Washington Post's Scores

For 8,147 reviews, this publication has graded:
  • 46% higher than the average critic
  • 2% same as the average critic
  • 52% lower than the average critic
On average, this publication grades 4.1 points lower than other critics. (0-100 point scale)
Average Movie review score: 59
Highest review score: 100 Nobody's Fool
Lowest review score: 0 Journey 2: The Mysterious Island
Score distribution:
8147 movie reviews
  1. The movie version of Jaws is one of the most exciting and satisfying thrillers ever made.
  2. Mostly, though, it's a film about that hollow feeling that hits you when the tears have all dried up and your face hurts way too much to even crack a smile.
  3. For the truth is, given the audacity, the organization, the seriousness of purpose, the movie isn't nearly as provocative as you think it might be.
  4. Instead of a grand tableau vivant that lays out the great man and his great deeds like so many too-perfect pieces of waxed fruit, Spielberg brings the leader and viewers down to ground level.
  5. What "The Big Chill" was to baby boomers, the inspirational sex, lies, and videotape is to the mall crowd. It's designer soul-searching, a looking glass for a generation.
  6. Emerges as the summer's first true must-see film, required viewing for everyone, but especially audiences in Washington.
  7. As wrenching as Room is, especially during its grim first hour, it contains an expansive sense of compassion and humanism thanks to the sensitive direction of Abrahamson.
  8. Only someone with intimate knowledge of the Midwest’s singular cadences, social codes and confounding emotional stew (er, covered hot dish) of aggression and politesse could pull off something as masterful, meaningful and poetic as Nebraska.
  9. Like all good fairy tales, this outsize celebration of perseverance and moral triumph contains within it a deeper idea -- in this case, the relative nature of what we think we know, and what's worth knowing at all. No doubt Dickens himself would approve.
  10. Brilliantly written by Buck Henry, "To Die For" works on several levels. As a satire on the American obsession with celebrity and fame, the movie is nuanced and haunting. And for the most part, Van Sant keeps the tone chillingly light and ironic.
  11. Cuts a path directly to the heart.
  12. Weird, warm, monumentally entertaining comedy.
  13. The heart of Million Dollar Baby lies in the core relationships among Frankie, Maggie and Scrap, friendships so pure, so genuine, so authentic that it takes actors of Eastwood's, Swank's and Freeman's caliber to sell them in this otherwise cynical world.
  14. It’s slightly fussy, in-your-face filmmaking, but it’s viscerally effective.
  15. In a mesmerizing series of images, encounters and delicate juxtapositions, Cameraperson testifies to a world in which it would be clear to see that we’re all connected, if only we took the time to look at one another with reverence and simply listen.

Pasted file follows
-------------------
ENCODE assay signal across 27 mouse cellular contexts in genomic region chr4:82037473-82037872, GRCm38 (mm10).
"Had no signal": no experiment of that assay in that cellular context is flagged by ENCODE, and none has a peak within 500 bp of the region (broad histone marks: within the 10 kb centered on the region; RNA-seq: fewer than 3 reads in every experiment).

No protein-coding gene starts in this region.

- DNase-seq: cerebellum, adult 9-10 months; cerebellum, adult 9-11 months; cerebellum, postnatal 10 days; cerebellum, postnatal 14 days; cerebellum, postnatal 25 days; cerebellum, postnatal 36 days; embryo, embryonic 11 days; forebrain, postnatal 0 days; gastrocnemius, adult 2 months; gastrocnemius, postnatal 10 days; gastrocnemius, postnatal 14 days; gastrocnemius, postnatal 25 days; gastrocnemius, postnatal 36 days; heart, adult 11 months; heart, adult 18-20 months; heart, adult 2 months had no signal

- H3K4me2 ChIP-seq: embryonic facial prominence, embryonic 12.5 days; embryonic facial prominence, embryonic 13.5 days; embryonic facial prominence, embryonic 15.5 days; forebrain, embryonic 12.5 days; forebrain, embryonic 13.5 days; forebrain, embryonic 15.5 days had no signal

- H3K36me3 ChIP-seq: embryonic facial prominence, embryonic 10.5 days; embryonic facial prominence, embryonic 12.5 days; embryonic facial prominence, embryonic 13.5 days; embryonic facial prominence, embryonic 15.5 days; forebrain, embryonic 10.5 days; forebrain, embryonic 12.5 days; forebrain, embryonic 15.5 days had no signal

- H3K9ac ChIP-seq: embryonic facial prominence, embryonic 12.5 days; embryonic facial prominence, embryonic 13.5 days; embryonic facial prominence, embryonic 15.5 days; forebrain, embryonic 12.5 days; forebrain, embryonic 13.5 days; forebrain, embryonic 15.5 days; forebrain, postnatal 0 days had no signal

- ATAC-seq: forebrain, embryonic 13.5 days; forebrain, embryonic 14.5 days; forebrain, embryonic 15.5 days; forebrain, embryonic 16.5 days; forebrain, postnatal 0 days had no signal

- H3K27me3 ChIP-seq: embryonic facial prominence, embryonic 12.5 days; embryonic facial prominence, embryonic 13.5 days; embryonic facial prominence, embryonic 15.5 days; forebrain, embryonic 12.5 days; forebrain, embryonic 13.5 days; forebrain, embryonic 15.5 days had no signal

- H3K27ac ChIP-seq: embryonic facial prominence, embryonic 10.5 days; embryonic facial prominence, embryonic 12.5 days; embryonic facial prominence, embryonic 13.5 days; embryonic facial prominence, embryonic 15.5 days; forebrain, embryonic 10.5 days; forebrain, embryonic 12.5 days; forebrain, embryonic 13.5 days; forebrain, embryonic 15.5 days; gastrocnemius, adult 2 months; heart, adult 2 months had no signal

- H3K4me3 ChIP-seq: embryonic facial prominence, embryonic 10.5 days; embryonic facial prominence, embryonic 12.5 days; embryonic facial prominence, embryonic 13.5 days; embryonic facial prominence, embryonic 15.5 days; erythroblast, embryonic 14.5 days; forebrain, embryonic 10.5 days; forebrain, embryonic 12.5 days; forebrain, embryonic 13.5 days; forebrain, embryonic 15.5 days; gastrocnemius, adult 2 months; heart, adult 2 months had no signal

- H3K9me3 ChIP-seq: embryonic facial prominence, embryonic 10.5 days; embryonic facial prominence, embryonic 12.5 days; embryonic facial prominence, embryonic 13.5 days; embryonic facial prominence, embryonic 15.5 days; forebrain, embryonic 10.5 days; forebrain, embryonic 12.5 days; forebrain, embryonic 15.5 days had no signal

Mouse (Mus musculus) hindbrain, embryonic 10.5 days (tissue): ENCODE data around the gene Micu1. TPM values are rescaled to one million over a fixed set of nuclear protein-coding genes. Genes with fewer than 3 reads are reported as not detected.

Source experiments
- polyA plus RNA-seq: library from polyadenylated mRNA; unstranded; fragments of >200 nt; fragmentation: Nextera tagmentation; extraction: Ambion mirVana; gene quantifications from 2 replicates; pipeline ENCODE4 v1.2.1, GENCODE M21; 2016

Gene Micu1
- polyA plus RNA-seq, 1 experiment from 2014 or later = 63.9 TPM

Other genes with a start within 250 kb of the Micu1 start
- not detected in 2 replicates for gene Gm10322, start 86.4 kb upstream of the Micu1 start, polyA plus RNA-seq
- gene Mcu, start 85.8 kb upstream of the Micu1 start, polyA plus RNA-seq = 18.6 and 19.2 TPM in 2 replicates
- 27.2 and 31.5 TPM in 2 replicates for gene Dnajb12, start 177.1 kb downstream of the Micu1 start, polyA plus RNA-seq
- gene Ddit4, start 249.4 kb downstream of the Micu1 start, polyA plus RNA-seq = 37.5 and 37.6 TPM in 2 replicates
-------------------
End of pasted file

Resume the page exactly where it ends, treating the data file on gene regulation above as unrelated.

16. The feature debut of writer-director Jennifer Kent is not just genuinely, deeply scary, but also a beautifully told tale of a mother and son, enriched with layers of contradiction and ambiguity.
  17. In Kennedy’s scrupulous, adroit hands, Last Days in Vietnam plays like a wartime thriller, with heroes engaging in jaw- dropping feats of ingenuity and derring do.
  18. With a firm grasp on the duality implicit in its title, Little Men is a story that’s neither tragic nor triumphal in the way it resolves itself, but rather one that’s sadly, even satisfyingly true.
  19. Arrives as the perfect midsummer movie, a comedy about a flawed-but-functional family that, like "Toy Story 3," captures the drama of growth and separation in all its exhilaration and heartache.
  20. The longest, hardest sit of the season -- you are stuck there, a single tube of puckered muscle, waiting for the extremely ugly violence to occur -- but it is driven by performances of such luminous humanity that they break your heart.
  21. The movie is really almost tasteful considering [Cronenberg’s] stomach-churning capacities. He always does it for a higher purpose, though, which is why his films sometimes win wider audiences. This one probably won't cross over, because it's too queasy. [23 Sept 1988]
  22. He (Herzog) emerged with a breathtaking tour of art that, in its formal sophistication, dynamism and rhythmic lines, looks as bold and new as Cezanne's work must have looked in the 1860s.
  23. It's his best work by far.
  24. If de Wit’s idea of story is sometimes gratingly simplistic and sentimental, there’s no denying its primal classicism, or the seductive pull of sound and image at their most pure and unfussy.
  25. Simple, yet quietly astonishing film.
  26. Ten
    Shows us, in an extraordinarily simple way, the hopes and frustrations of one woman's life.
  27. In the vein of such recent classics as "The Lives of Others" and "4 Months, 3 Weeks and 2 Days," Christian Petzold's Barbara re-visits the quiet, everyday tragedies of the Iron Curtain era, when paranoia ran deep and for very good reasons.
  28. The Shape of Water may not achieve the aesthetic and thematic heights of 2006’s “Pan’s Labyrinth,” which still stands as del Toro’s masterpiece. But it’s an endearing, even haunting film from one of cinema’s most inventive artists, one who manages to bend even the hoariest B-movie tropes to his idiosyncratic, deeply humanistic imagination.
  29. Whatever its faults, it is humble, adult fare and welcome in this age of grandiose children's games.
  30. For filmgoers determined to see cinema not just as mass entertainment but as an art form, The Beaches of Agnes arrives like an exhilarating call to arms.

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